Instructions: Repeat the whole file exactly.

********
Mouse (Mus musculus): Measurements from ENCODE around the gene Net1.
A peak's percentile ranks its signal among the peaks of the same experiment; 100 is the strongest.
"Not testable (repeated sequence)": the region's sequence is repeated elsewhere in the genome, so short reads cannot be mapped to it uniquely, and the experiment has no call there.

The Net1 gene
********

Mouse (Mus musculus): Measurements from ENCODE around the gene Net1.
A peak's percentile ranks its signal among the peaks of the same experiment; 100 is the strongest.
"Not testable (repeated sequence)": the region's sequence is repeated elsewhere in the genome, so short reads cannot be mapped to it uniquely, and the experiment has no call there.

The Net1 gene